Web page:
GoPro 3 has a customized processor designed for processing and encoding video data, good luck reaching 5 fps on a smartphone with even decent encoding. That's nearly 200 MB/s of raw video data to process from what I read it sound's like the GoPro encodes video down to around 60+ MB/s @15fps. So expect a much higher data rate written to flash, or some truly crappy video.
    Reply
  • soldier44
    No global launch meaning the US won't see it for a while if at all. Only 2gb of ram and 16gb of storage is behind the times now. Your going to need a 64Gb SD card at least for the 4K video if not 128gb.
    Reply
  • ipwn3r456
    4k video? I guess I am goona connect my external hard drive as I take video with that phone.
    Reply
  • mortsmi7
    that's higher than a retina display, so why?
    Reply
  • CrArC
    11474412 said:
    GoPro 3 has a customized processor designed for processing and encoding video data, good luck reaching 5 fps on a smartphone with even decent encoding. That's nearly 200 MB/s of raw video data to process from what I read it sound's like the GoPro encodes video down to around 60+ MB/s @15fps. So expect a much higher data rate written to flash, or some truly crappy video.

    So does nearly every mobile phone; it's a module built into the SoC along with all the other stuff. The image sensor's data is crunched by this module rather than the phone's generic processors. So 4K will not be difficult from a processing perspective. Regarding the storage... yeah, you'll probably need UHS-1 compatible SD cards or be stuck with recording to internal memory. Or, they will simply knock the quality down a few notches to make it work.

    Sure it can be 4K, but I doubt it'll be good 4K. Interesting idea, even if it is impractical and unnecessary.
    Reply
  • gggplaya
    11474412 said:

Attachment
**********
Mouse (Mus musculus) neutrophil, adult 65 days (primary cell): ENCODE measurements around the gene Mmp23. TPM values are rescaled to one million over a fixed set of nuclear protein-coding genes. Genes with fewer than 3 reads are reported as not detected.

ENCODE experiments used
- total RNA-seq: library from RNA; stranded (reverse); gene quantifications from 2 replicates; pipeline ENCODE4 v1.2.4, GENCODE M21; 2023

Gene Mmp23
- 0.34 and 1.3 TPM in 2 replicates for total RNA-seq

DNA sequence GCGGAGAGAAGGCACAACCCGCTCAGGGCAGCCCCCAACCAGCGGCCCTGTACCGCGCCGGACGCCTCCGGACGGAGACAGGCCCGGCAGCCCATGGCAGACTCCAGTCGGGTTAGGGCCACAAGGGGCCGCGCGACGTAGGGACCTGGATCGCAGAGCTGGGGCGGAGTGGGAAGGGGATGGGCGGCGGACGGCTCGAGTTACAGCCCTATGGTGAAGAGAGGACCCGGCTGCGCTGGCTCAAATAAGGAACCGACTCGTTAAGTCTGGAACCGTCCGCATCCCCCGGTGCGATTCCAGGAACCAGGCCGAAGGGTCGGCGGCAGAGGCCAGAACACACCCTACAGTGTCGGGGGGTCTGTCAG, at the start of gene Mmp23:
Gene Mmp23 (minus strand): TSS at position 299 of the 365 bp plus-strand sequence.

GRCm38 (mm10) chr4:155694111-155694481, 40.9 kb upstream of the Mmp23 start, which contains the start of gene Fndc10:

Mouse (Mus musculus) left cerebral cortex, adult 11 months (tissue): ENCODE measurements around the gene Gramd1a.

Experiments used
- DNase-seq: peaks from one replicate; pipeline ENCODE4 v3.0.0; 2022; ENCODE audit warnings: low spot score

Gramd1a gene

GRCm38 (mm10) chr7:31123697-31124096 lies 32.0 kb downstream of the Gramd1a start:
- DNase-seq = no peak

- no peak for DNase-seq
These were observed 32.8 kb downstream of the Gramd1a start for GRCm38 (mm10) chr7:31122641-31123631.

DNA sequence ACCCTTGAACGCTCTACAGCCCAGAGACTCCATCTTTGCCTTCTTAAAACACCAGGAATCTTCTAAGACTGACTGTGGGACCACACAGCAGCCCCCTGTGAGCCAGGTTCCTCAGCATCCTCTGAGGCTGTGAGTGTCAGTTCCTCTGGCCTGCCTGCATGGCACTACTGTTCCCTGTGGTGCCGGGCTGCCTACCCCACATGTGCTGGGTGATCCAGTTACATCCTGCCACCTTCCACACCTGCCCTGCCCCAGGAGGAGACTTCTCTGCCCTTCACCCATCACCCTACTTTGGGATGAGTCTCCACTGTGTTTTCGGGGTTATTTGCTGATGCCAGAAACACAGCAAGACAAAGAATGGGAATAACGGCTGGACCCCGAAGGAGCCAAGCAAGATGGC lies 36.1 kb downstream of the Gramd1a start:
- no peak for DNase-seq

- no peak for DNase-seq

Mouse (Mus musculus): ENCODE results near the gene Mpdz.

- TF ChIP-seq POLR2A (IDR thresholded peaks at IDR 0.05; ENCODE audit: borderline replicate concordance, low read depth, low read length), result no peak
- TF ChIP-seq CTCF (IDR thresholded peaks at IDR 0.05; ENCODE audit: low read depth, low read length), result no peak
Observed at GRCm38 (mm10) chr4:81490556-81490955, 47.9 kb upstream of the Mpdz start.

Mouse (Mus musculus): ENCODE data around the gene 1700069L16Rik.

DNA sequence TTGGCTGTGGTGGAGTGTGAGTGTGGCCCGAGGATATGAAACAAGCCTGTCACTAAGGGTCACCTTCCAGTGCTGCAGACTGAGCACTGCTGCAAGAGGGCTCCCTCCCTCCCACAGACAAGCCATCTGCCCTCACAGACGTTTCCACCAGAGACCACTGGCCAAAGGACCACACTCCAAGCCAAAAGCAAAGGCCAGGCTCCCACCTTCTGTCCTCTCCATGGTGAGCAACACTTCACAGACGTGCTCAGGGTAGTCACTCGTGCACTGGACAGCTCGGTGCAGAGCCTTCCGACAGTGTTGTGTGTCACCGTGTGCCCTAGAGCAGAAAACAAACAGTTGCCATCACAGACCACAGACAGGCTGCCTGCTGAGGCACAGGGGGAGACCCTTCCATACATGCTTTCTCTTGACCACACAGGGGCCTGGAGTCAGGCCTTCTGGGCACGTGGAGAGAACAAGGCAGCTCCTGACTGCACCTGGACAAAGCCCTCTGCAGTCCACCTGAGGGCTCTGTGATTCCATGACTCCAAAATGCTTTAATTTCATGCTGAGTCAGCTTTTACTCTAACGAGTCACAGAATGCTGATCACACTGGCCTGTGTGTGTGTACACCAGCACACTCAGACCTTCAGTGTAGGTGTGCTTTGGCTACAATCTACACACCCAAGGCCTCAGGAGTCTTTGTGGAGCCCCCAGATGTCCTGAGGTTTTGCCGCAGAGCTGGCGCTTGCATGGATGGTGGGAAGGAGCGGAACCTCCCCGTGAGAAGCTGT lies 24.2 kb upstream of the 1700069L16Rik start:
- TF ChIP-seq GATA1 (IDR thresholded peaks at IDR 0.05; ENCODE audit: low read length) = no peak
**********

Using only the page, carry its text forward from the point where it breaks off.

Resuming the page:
11473769 said:
    11473579 said:
    More like 1080p, then scaled to 4k.

    No way we have cameras upward of 4 grand that are now starting to put out 4k video, and here we have a phone with 4k video? Nah.

    The go pro hero 3 shoots 4K video at a slow 15fps, so i don't see a problem with a smartphone being able to do 4K at around 24fps.. 4K is 8MP, it's nothing magic or spectacular. As long as you have a fast enough memory card, and your circuitry can handle the bandwidth of constantly taking and dumping 8MP pictures, it's very possible using a dedicated gate array or something to constantly do the same task over and over again.

    GoPro 3 has a customized processor designed for processing and encoding video data, good luck reaching 5 fps on a smartphone with even decent encoding. That's nearly 200 MB/s of raw video data to process from what I read it sound's like the GoPro encodes video down to around 60+ MB/s @15fps. So expect a much higher data rate written to flash, or some truly crappy video.

    When you design a processor for a dedicated task, it can be very efficient and much more powerful for said task because you can move bits and information in parallel for every clock cycle. It doesn't have to waste time making decisions or processing code, and the math is much quicker as well. It just continues to move data like an assembly line within the processor until the final result comes out, which is probably a compressed format of 4k, which then has a lower bandwidth to feed into memory. As CRARC said, it can be designed as a module into a SOC processor, or be a dedicated chip, and as long as you solve the storage memory bandwidth bottleneck, it should be able to do it.
    Reply